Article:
Ben Levinson was a self-styled “small-town architect.” That’s the title of his new self-published autobiography, created to coincide with the upcoming exhibition of his sketches at the Community Arts Centre gallery at Cedar Hill Rec Centre.
Levinson wasn’t one of those jetsetting celebrity architects who designs opera houses and art museums. He’s the patient fellow who has worked through all the time-consuming phases to create the useful buildings that surround us. Just flipping through his book you notice his imprint on Cubbons on Cook (a combined lumber yard, hardware store and senior citizens centre), the Gordon Head Elementary School additions and the municipal hall of Central Saanich. Oxford Foods, the Cowichan Pumping Station, the interior of the Shah Jahan restaurant — no job was too big or too small, and that’s just the way Levinson liked it.
This autobiography is, like the author, boyish and revealing. He tells us it all began with a Tinker Toy set — “my nickname was Tinker,” he admits. He takes us with him as he sets off from Medicine Hat, Alta., with a portfolio of summer sketches under his arm, bound for the University of Manitoba faculty of architecture in Winnipeg — the big city! “My heart was racing. I was going to become an architect!”
His education is explained in detail, for the book is meant to be an inspiration for youngsters who might become architects. The hundreds of tiny black-and-white photographs really don’t do justice to his efforts and, as Levinson readily admits, the days of drafting with a T-square and a sharp pencil are long past, so the book’s utility is limited. From my point of view, the tales he tells of his courtship and marriage to Carla, and their young lives together, are the best part. But then, I’d like to read the autobiography of everyone I know.
As an eager young professional arriving in Victoria in 1966, Levinson worked with Siddall Dennis Architects (UVic’s Craigdarroch Residence), Alan Hodgson Architect (“Alan was old-school and demanded a lot”), and Wagg and Hambleton (Oak Bay Library and Monterey Centre) before hanging his own shingle. Though he has plenty to say about designing buildings, he spent more time putting on “the many hats of the architect”: draftsperson, accountant, sociologist, landscape designer, art collector, volunteer and philanthropist. Special skills are called into play when working on religious buildings (Temple Emanu-El) and heritage buildings (St. Ann’s Academy).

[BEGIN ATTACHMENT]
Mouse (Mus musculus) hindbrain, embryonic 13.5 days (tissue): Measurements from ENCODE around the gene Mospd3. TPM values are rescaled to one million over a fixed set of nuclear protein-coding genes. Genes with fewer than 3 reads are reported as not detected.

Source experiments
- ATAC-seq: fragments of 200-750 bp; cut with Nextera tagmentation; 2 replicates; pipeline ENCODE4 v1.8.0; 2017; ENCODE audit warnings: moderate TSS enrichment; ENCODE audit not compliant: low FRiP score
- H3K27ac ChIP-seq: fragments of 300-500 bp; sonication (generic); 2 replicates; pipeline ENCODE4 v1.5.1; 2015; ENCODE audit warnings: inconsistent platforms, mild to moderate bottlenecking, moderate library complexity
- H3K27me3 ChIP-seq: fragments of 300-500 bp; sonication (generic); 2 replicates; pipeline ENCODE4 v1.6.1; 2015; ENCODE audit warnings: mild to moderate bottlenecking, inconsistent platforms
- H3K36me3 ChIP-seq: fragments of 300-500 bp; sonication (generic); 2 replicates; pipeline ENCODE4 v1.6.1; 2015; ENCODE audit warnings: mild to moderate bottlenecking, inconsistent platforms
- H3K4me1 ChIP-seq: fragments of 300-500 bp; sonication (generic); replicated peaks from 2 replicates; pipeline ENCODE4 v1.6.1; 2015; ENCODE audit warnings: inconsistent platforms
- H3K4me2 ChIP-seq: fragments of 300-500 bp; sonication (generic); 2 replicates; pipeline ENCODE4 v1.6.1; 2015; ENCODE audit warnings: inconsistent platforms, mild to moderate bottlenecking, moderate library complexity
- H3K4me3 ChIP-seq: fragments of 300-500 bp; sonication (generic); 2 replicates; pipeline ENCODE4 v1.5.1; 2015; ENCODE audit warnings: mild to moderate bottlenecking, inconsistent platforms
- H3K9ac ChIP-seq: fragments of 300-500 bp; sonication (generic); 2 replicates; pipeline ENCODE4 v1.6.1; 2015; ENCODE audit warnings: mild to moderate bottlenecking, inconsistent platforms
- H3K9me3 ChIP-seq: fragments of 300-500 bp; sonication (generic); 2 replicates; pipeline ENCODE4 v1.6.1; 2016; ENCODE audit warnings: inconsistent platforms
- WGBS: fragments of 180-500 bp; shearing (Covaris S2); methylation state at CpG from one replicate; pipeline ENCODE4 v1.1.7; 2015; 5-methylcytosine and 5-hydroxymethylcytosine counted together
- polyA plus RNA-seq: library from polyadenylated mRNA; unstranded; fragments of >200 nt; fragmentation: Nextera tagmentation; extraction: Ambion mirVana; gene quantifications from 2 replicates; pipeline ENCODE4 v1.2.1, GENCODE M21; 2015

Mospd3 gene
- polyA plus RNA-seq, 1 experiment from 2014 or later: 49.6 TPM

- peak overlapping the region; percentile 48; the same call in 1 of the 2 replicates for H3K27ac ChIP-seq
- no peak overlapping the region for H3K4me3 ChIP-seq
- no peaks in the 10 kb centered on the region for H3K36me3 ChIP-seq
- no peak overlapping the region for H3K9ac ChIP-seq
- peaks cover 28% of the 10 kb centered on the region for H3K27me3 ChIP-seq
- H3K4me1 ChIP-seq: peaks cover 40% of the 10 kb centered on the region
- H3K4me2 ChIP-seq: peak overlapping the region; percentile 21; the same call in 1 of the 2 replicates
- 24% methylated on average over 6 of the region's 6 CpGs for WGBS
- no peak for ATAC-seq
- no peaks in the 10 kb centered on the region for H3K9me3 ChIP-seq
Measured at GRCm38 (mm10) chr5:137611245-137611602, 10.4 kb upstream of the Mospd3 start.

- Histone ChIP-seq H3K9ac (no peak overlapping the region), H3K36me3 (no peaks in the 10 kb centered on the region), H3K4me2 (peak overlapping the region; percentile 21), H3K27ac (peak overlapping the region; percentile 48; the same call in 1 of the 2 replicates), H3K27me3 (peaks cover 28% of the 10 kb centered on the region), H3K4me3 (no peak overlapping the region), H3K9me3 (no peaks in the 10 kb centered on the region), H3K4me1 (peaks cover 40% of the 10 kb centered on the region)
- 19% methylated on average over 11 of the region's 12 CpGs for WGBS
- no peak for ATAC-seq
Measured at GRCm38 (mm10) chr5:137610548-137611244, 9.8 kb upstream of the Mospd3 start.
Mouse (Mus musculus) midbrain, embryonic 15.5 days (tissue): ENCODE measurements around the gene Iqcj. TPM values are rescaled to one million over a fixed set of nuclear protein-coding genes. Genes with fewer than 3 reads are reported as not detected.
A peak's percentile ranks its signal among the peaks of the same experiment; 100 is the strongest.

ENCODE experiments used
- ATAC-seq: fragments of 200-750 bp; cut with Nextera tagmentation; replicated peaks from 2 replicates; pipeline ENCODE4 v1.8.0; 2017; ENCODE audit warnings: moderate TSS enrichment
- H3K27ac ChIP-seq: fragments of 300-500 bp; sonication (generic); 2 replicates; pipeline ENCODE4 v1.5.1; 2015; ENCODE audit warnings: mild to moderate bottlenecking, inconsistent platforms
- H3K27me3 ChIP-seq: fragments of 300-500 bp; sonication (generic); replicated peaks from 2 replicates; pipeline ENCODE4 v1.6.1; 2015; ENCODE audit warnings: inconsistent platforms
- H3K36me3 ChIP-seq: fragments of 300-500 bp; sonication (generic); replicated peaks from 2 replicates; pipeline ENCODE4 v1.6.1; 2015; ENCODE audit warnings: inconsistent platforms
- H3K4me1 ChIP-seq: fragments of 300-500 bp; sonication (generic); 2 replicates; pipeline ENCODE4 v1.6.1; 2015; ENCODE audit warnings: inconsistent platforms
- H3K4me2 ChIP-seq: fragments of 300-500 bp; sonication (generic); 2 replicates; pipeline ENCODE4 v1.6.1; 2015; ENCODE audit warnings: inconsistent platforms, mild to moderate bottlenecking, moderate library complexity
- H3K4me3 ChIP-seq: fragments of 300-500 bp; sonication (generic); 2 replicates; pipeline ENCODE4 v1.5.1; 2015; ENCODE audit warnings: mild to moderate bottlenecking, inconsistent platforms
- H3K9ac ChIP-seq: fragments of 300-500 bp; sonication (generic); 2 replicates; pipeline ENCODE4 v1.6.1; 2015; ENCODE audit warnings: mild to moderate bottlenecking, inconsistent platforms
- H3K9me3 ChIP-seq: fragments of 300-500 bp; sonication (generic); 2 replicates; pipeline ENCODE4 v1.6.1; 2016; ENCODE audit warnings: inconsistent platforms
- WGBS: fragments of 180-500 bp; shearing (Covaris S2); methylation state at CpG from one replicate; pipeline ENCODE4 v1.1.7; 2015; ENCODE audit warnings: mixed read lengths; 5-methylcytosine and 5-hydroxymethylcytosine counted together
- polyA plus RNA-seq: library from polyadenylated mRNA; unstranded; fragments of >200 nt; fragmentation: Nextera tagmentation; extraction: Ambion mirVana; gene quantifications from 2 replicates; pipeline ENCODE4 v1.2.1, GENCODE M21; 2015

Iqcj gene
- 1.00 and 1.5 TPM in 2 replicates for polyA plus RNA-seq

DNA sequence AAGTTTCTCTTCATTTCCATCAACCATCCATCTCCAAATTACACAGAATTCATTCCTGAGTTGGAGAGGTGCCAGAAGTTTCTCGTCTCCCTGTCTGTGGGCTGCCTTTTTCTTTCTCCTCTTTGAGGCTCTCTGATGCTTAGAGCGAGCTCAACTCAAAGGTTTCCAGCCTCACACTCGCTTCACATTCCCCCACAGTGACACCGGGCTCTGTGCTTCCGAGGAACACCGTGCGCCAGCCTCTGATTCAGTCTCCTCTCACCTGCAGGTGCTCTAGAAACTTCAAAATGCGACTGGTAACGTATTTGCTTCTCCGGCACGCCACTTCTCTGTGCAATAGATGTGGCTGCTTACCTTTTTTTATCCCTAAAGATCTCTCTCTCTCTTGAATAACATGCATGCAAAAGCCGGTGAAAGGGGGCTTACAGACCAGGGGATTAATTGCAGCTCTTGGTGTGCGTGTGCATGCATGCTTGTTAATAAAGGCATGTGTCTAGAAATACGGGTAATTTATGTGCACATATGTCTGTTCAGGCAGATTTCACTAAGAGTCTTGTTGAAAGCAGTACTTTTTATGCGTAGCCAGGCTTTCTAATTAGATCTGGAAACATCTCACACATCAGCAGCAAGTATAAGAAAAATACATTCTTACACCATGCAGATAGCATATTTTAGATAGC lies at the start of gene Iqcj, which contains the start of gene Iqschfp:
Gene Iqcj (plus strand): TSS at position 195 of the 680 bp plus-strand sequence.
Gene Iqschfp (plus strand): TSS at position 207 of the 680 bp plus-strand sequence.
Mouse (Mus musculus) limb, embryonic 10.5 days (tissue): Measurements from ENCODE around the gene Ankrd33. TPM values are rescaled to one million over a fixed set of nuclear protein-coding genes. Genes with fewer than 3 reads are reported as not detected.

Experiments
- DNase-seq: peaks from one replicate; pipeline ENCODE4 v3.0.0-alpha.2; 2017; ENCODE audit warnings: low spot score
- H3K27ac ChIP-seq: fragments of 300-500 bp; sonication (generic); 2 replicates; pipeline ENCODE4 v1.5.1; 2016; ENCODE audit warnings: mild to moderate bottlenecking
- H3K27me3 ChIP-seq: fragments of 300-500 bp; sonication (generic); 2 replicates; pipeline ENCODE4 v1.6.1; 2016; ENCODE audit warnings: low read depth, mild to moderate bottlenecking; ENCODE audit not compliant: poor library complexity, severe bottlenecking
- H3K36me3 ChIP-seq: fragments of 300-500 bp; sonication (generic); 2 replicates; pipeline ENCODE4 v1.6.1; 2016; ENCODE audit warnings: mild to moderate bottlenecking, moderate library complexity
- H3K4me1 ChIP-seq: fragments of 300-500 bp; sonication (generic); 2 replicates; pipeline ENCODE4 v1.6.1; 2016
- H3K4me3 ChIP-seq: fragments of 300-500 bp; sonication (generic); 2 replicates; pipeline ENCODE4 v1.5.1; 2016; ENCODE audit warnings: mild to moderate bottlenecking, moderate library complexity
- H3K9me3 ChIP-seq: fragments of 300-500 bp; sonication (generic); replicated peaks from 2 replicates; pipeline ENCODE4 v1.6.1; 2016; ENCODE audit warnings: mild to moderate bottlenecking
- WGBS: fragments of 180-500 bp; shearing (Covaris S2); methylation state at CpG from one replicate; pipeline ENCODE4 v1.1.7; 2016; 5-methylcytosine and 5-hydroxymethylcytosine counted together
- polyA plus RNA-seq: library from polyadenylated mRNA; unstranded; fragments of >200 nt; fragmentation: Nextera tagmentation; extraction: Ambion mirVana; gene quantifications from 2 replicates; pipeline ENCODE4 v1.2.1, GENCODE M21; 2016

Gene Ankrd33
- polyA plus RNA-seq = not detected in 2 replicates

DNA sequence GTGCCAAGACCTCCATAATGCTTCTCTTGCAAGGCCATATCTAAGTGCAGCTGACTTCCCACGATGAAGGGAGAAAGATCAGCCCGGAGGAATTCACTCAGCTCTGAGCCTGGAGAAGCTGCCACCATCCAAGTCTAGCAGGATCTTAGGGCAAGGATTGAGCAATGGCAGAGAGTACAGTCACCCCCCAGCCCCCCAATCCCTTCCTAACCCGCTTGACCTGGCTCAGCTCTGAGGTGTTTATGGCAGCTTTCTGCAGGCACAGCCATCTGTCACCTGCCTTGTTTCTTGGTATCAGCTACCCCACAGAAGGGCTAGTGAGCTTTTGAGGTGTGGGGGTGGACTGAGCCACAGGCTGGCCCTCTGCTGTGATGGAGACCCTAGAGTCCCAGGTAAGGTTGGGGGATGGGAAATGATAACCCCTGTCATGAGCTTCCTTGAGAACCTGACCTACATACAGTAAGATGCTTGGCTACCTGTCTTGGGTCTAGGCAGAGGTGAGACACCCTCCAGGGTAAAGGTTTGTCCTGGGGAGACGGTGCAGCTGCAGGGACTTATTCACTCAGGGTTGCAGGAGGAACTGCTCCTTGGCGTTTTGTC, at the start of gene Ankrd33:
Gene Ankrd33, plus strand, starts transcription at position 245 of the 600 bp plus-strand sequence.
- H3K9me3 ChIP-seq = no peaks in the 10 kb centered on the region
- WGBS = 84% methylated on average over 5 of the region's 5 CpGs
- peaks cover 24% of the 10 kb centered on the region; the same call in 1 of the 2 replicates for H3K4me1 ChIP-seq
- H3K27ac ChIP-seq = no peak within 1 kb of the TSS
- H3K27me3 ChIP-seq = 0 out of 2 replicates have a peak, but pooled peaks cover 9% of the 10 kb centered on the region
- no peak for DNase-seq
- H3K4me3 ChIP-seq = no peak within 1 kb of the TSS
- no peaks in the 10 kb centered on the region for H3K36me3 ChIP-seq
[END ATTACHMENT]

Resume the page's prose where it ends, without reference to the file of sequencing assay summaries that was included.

In particular, Levinson enjoyed the work of the “architect inspector,” carrying out onsite inspections for clients on the buildings that he designed, and examining the construction performance for others. This led him into the area of “forensic architecture” as an expert witness in legal cases.
“When you are an expert in review of circumstances such as: slip and fall, failures of materials, review of specifications, injuries on site and review of costs to build, there is never a dull moment,” he writes.
I know the Levinsons as patrons of the arts. Carla, a musician and gallery owner, was always accompanied by Ben, usually in one of his over-the-top sweaters. From their mentors, Murray and Frances Adaskin, they learned to maintain a line item on their budget for art purchases. “Neither of us smoked and we drank sparingly,” Levinson said. “The money we would have spent on cigarettes and booze went into our art fund.” As a result, they live surrounded by beauty and have made good friends and wise investments.
Throughout the book, Levinson advances community values. His work as the responsible party in the design of our built environment has necessitated endless meetings with clients, municipal councils and the Architectural Institute of British Columbia, and he has acted as an educator in schools and on television. His creative instincts are always tempered by the demands of patronage and consensus.
It’s a healthy and well-balanced way of being and, as a result, in his retirement Levinson is a happy man. The Levinsons spent a few years of building and rebuilding a stilt home of the tidewaters of Cowichan Bay, and have since returned to Victoria and an exercise in condo living. I suspect that, now that all that biographical material is in print and off his desk, he and Carla are ready for further adventures, giving him plenty of subjects for sketches like the ones soon on show at the Art Centre at Cedar Hill.
Small Town Architect: sketches and book launch by Ben Levinson, the Arts Centre at Cedar Hill, 3220 Cedar Hill Rd., Sept. 12 to 24, daily 9 a.m. to 9 p.m.